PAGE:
Aaron’s blog

Unitary Plan overlays

In the Herald on Friday, Don Stock wrote about the Auckland Unitary Plan as recommended by the Independent Hearings Panel:

It has ignored the principles of democracy and natural justice by denying communities any say in the radical upzoning introduced outside the public consultation process. It has removed any requirement for good design in developments. It has removed any protection for old buildings. It has removed minimum sizes for apartments. It has removed requirements for off-street parking.

Shamubeel Eaqub has already called bullshit on the “undemocratic” claim. The other claims are mostly not true as well.

Auckland Council has published the geospatial data for the version of the Unitary Plan recommended by the Independent Hearings Panel. I thought I’d use this to take a quick look at the recommended plan’s provisions for protection of things like character and heritage.

As well as defining zones where various types of residential and commercial development are allowed, the recommended plan defines a number of “overlays” that restrict building and other activities in certain areas. Each of these overlays comes with its own set of restrictions. In many areas there are multiple overlapping overlays, creating multiple restrictions.

The red areas in the following map show many of the overlays defined in the recommended UP for the whole Auckland region:


Here’s a close-up of the central area:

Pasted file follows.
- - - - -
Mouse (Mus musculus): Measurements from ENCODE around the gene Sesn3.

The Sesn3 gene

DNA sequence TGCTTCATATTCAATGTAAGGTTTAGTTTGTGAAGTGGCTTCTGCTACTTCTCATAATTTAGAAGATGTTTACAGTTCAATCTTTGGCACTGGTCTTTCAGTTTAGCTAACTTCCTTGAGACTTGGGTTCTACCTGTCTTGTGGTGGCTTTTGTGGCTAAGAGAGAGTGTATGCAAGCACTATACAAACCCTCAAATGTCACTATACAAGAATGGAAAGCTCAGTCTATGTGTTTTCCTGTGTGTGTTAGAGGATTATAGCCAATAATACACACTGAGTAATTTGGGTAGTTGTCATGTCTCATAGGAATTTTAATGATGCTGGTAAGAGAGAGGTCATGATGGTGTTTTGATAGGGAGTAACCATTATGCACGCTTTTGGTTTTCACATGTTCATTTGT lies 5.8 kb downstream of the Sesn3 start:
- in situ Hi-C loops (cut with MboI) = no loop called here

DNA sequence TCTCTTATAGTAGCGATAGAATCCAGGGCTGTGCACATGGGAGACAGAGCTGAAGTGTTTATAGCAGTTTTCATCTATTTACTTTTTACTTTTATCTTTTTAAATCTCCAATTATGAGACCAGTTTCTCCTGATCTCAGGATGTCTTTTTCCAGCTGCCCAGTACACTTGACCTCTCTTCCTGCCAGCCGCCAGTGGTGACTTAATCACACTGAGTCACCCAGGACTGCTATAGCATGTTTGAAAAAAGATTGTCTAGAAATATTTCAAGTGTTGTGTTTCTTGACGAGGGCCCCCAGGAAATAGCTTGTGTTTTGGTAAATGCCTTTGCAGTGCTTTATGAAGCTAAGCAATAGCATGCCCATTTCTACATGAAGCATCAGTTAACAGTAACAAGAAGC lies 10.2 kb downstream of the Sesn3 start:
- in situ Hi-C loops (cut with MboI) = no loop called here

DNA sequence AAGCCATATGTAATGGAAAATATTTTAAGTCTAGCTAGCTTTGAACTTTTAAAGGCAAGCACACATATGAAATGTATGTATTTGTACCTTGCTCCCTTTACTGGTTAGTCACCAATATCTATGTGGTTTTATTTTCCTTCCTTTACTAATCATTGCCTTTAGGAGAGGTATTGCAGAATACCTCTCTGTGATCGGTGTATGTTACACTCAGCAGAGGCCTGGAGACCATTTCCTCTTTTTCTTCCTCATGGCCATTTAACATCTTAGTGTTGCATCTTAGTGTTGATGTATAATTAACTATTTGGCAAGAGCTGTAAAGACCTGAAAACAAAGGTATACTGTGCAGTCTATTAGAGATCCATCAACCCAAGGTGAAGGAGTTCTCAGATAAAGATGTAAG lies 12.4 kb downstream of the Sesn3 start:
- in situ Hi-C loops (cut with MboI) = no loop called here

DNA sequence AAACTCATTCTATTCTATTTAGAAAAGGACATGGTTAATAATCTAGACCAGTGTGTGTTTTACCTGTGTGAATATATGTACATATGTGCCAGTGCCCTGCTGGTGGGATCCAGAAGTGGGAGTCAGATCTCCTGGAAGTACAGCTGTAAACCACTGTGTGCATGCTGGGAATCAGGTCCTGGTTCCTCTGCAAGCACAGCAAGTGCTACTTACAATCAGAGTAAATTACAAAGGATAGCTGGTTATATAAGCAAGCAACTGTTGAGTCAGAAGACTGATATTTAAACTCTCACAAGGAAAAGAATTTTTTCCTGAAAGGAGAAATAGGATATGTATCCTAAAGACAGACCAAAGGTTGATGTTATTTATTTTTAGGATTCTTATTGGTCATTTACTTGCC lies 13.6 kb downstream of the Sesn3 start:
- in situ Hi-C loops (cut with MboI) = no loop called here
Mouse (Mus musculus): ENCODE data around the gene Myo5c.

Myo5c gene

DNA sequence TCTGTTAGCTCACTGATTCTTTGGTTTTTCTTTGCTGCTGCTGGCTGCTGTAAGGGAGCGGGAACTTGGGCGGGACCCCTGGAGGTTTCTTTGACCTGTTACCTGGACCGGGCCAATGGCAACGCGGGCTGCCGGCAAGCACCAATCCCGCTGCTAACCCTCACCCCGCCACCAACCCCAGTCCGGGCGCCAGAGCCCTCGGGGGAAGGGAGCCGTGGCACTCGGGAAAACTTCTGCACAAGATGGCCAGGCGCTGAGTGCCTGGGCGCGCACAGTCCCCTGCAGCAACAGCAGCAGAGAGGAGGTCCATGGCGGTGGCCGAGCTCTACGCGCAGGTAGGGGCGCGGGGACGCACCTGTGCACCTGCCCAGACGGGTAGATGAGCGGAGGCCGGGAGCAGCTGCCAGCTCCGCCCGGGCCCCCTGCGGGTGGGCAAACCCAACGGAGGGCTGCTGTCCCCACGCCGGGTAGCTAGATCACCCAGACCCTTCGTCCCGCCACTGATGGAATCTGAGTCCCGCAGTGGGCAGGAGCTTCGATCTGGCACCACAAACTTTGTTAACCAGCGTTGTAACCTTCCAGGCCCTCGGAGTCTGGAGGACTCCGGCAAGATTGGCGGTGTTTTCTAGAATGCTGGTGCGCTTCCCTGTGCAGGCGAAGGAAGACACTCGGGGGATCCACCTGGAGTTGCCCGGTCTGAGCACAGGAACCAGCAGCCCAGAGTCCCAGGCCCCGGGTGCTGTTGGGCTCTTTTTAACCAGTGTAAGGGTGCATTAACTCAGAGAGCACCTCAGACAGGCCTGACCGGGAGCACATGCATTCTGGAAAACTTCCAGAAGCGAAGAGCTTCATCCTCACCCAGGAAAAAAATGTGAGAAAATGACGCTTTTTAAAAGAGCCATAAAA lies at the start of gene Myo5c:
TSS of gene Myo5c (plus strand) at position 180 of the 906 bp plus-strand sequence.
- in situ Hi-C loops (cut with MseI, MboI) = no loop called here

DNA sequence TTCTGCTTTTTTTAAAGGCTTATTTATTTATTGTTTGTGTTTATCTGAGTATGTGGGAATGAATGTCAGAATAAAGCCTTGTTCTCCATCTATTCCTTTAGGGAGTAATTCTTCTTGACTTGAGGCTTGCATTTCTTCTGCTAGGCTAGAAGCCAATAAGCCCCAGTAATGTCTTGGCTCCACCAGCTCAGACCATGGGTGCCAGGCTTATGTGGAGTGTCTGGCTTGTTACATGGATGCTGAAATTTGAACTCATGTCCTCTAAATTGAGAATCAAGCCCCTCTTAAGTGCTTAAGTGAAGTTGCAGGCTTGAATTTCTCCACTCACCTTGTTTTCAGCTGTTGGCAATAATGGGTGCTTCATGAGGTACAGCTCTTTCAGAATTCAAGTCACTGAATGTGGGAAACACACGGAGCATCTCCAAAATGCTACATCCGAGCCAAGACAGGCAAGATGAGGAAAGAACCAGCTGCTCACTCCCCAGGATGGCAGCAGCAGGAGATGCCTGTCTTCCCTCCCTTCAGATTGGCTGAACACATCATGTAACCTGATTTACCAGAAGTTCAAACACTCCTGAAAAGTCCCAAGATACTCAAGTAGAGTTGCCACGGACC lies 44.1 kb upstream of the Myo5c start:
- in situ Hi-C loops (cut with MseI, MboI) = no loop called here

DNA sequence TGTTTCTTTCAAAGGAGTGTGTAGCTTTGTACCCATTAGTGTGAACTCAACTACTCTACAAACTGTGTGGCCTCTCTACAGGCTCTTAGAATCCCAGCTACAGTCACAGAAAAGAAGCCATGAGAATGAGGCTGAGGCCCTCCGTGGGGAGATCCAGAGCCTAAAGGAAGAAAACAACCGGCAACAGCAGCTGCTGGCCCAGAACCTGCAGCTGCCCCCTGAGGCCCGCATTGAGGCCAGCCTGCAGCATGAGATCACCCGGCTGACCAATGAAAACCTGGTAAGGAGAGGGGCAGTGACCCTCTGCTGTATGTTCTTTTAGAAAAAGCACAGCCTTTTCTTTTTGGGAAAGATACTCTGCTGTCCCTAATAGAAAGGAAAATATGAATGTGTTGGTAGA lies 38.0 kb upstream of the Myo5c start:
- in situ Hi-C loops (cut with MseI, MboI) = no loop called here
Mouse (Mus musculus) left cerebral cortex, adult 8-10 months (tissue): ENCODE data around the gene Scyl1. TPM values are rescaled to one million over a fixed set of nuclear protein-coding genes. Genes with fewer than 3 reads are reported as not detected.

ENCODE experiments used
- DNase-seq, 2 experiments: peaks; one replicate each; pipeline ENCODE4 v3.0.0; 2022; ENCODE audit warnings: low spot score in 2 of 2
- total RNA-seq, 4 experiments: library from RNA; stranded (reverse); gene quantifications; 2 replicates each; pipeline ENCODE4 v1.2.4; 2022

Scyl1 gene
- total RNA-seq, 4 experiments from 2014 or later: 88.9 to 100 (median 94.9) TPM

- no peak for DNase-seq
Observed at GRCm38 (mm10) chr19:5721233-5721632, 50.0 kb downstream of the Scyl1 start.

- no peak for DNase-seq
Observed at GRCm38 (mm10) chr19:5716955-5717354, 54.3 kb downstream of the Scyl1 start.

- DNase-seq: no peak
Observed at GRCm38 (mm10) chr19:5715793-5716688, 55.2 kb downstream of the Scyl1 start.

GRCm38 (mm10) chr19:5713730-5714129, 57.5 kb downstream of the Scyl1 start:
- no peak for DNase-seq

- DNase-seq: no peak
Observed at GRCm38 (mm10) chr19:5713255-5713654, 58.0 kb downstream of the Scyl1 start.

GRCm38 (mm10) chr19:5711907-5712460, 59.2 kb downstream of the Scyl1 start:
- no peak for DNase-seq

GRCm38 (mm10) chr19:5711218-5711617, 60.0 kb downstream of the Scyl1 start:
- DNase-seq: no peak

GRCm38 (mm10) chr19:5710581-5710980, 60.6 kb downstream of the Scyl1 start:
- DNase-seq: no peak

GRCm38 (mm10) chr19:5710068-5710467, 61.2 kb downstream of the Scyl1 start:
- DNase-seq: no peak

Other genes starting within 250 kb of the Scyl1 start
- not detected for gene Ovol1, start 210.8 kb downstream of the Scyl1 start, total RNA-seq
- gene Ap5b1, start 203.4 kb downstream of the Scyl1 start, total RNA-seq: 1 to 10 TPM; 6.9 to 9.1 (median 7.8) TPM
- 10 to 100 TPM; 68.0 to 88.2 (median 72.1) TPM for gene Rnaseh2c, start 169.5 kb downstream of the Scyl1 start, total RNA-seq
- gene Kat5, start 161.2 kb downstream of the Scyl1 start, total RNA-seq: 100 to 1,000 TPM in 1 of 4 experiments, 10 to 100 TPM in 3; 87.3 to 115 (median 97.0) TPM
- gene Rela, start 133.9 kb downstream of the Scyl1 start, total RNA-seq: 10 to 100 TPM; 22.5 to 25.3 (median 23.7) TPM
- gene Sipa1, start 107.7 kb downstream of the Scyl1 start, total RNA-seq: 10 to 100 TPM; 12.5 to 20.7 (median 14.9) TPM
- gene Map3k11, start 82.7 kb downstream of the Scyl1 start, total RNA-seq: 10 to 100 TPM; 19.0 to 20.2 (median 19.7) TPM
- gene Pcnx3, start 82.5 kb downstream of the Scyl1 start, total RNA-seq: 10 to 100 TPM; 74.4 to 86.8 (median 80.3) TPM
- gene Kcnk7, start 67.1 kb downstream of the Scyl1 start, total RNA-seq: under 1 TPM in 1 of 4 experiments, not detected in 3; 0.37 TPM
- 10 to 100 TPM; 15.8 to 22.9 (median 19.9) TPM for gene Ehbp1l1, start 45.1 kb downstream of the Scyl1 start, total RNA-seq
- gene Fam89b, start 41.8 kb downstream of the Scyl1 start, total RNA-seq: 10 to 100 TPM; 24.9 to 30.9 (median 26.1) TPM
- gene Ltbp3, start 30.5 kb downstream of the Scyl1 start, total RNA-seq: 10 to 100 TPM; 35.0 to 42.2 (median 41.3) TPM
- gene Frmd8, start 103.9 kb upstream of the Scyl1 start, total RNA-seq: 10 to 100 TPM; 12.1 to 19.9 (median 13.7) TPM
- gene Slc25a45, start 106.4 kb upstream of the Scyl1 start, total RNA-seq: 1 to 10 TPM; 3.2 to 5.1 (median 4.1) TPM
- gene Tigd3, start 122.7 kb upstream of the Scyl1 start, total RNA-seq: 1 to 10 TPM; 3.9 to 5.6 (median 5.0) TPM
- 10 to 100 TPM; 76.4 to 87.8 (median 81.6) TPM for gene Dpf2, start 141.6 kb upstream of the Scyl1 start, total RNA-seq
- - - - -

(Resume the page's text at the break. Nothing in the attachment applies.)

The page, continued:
For example, the UP defines “viewshafts” protecting views of volcanic cones and the Auckland museum. Within these (mostly central) areas, there are height restrictions on building:


Another set of overlays protects “special character” and “historic heritage” in certain (again, mostly central) areas by restricting demolition and development:


There are also a significant number of overlays protecting the natural environment, including “significant ecological areas”, “outstanding natural character”, “outstanding natural features”, “outstanding natural landscapes”, and the like, throughout the region:


And there are overlays covering airport approaches, national grid corridors, buffers around quarries, and places of significance to Mana Whenua:


There are some other overlays but I think the above are the most important. While the protections defined by each overlay are different and some are more restrictive than others, it’s simply not true that the recommended UP allows development to occur unchecked. There are restrictions that will affect both intensification and expansion of the city in many areas.

If you’re interested, the R code I used to make these maps is here.